East alumnus Patrick Kelly (’21) expresses art through music
If orchestrated properly, the harmonic blending of instruments coming together at a musical performance can be truly breathtaking. Some might describe the experience as pleasurable, some might say music can be groundbreaking, and some (daringly so) might argue that music is an art. Over time, music has proven to be a respected form of self-expression, so what is the debate about music being an art form? Art is defined as an expression of creative and imaginative skills, which completely applies to music.
In favor of music being considered an art form, an East musician, Patrick Kelly (‘21), shares the role music has had on his life. Kelly is set to attend the University of the Arts in the fall which means East’s music department is just the start of Kelly’s musical career. Kelly is well-versed in the instrumental side of music as he plays the saxophone, piano, drums, guitar, and base. If you didn’t think all that was enough, Kelly also participates in vocal workshops at East, being the co-officer of Stay Tuned. Kelly said he has always felt a natural gravitation to music.
“Even when I was younger I would watch movies and would be humming the soundtrack,” said Kelly. Kelly found the East music program to challenge him both physically and mentally by pushing his comfort with music. While not entirely deciding what specific field of music Kelly hopes to pursue after college, he definitely plans on continuing his passion.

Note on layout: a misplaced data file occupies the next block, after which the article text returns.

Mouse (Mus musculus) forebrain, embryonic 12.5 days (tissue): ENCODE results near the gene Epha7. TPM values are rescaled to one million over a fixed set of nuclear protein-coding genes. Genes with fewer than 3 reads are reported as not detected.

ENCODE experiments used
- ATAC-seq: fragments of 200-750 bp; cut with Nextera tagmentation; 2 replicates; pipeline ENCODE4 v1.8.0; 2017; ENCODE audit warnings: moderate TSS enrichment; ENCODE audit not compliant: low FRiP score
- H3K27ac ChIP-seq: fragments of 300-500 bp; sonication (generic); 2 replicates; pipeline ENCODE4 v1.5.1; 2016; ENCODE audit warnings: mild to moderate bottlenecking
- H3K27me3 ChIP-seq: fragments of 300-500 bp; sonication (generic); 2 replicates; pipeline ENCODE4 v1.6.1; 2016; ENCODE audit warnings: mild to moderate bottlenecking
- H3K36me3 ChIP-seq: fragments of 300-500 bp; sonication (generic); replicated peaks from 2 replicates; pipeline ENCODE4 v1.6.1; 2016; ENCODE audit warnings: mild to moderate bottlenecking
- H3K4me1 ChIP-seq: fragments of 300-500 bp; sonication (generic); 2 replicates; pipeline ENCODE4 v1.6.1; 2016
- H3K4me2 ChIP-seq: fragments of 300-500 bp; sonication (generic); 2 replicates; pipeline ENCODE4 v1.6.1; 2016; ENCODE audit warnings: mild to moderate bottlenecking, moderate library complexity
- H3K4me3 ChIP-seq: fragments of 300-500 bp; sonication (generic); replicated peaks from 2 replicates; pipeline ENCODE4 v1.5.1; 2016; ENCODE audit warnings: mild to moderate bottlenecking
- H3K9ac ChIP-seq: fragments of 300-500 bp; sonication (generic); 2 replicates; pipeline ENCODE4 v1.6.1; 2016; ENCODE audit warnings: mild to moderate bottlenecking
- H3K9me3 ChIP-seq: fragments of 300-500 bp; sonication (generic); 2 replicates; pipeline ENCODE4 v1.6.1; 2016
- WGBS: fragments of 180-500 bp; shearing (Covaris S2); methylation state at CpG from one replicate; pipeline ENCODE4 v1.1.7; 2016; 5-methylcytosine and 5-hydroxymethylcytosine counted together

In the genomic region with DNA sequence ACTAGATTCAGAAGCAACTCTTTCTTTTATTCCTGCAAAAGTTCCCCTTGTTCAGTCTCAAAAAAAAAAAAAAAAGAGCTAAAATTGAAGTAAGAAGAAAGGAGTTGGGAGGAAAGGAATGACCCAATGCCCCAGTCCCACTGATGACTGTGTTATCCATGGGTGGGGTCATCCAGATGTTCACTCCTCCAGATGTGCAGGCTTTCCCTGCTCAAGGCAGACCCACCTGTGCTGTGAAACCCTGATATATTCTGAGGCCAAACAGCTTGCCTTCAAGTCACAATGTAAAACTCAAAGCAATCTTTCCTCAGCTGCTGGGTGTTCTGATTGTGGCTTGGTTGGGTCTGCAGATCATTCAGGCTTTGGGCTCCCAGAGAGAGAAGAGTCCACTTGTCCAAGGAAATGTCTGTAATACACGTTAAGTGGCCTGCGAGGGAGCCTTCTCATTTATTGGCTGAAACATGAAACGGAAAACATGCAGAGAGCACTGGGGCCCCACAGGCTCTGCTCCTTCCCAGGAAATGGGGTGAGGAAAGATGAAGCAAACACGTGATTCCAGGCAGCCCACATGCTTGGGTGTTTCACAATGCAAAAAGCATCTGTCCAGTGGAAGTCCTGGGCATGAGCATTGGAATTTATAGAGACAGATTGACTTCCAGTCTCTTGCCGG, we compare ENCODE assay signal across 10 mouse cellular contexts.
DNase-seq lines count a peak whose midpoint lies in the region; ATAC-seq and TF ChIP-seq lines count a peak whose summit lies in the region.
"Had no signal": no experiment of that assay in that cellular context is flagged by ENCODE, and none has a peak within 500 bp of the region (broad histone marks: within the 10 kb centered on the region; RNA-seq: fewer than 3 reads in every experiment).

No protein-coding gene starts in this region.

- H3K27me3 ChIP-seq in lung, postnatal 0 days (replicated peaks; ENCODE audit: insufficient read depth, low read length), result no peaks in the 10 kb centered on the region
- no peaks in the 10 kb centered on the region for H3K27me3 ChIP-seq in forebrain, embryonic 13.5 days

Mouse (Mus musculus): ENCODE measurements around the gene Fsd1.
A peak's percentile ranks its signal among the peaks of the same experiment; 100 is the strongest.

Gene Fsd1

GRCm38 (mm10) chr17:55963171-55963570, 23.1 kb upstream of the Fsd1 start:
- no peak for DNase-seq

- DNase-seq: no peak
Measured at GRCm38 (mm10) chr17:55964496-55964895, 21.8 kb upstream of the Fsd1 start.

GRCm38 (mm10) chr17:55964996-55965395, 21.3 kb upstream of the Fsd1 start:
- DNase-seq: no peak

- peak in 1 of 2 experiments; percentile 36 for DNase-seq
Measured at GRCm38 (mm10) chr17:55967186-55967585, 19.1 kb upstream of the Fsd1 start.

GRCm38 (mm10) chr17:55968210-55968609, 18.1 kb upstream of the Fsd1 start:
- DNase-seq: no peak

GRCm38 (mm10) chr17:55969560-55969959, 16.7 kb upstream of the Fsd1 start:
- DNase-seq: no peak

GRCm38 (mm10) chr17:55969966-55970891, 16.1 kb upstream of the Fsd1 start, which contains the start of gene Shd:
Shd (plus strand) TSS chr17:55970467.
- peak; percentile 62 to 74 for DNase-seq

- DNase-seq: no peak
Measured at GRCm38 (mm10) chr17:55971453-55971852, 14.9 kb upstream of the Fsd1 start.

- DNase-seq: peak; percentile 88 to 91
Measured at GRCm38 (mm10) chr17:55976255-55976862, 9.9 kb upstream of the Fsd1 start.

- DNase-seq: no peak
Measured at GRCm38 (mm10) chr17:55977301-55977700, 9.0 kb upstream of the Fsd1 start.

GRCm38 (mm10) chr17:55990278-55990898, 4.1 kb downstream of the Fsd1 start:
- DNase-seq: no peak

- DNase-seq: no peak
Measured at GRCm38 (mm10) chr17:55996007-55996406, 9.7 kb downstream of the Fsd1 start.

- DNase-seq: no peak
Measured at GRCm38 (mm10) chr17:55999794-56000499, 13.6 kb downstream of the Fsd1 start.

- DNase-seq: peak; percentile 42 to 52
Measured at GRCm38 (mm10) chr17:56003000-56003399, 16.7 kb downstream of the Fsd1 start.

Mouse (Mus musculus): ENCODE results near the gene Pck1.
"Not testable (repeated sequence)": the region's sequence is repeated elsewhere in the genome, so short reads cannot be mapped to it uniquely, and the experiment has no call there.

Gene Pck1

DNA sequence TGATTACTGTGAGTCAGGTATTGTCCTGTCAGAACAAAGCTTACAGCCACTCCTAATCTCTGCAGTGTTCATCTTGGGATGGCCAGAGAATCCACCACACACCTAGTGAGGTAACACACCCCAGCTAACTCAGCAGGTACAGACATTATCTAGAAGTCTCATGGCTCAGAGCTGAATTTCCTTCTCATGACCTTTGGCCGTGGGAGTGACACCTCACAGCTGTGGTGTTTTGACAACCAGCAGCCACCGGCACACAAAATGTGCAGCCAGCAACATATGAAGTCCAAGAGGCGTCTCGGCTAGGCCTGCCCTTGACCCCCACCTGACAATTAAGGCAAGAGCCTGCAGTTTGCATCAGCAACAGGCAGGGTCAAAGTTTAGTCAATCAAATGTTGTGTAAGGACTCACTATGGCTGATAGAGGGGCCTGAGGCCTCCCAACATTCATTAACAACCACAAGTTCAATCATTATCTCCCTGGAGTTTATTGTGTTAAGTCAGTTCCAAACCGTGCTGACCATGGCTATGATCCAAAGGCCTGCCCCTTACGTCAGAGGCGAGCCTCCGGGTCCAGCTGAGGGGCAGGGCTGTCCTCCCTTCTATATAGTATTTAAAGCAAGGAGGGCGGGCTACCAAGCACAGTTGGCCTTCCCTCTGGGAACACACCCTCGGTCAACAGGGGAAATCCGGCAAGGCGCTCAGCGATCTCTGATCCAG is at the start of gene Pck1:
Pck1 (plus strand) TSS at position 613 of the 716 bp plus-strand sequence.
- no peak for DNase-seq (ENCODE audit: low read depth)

“Music allows me to express myself in ways that words cannot,” said Kelly. He goes on to say how music provides a sense of escape by creating an ideal atmosphere and evoking certain emotions. Kelly believes an activity qualifies as an “art” if it reflects emotions connected to the world, society, or one’s personal story.
“Music is like painting a landscape but it isn’t necessarily the deep blue ocean or the puffy clouds you would be able to see in a painting, but rather feelings that are brought up due to music,” said Kelly.
Music is like painting a landscape but it isn’t necessarily the deep blue ocean or the puffy clouds you would be able to see in a painting, but rather feelings that are brought up due to music.
— Patrick Kelly ('21)
In fact, Kelly finds music to be one of the most readily accessible art forms as well as a very understood art. “It’s not like you need a degree to like a song or you need to study music to say a song is good, but the more you learn about music and notice the details the more you start to see who that artist is through their work,” said Kelly.
He believes people often misconstrue the meaning of “art” and only apply its definition to visual forms of expression. Musical performances being an audible form of expression, do not always receive the same recognition as a dance recital or historic sculpture. Despite music not being a tangible experience, artists can still provide a deep emotional connection to their audience through their words.
“When it comes to poetry, the word schemes really can move people and can paint pictures in people’s heads. Like that, music can as well,” said Kelly. Not only that, but music can alleviate pain by connecting that artist to the song they perform. “Stay Tuned performed at a memorial for one of my late friends and we kept going through our arrangement again and again, but then we took a moment to close our eyes and sing it and just feel all of the emotions and it just meant a lot to me,” said Kelly. He remembers this specific moment as “therapeutic,” and helping him to release some of his frustration.
“The idea of multiple people contributing their own story and their own voice is quite beautiful,” said Kelly.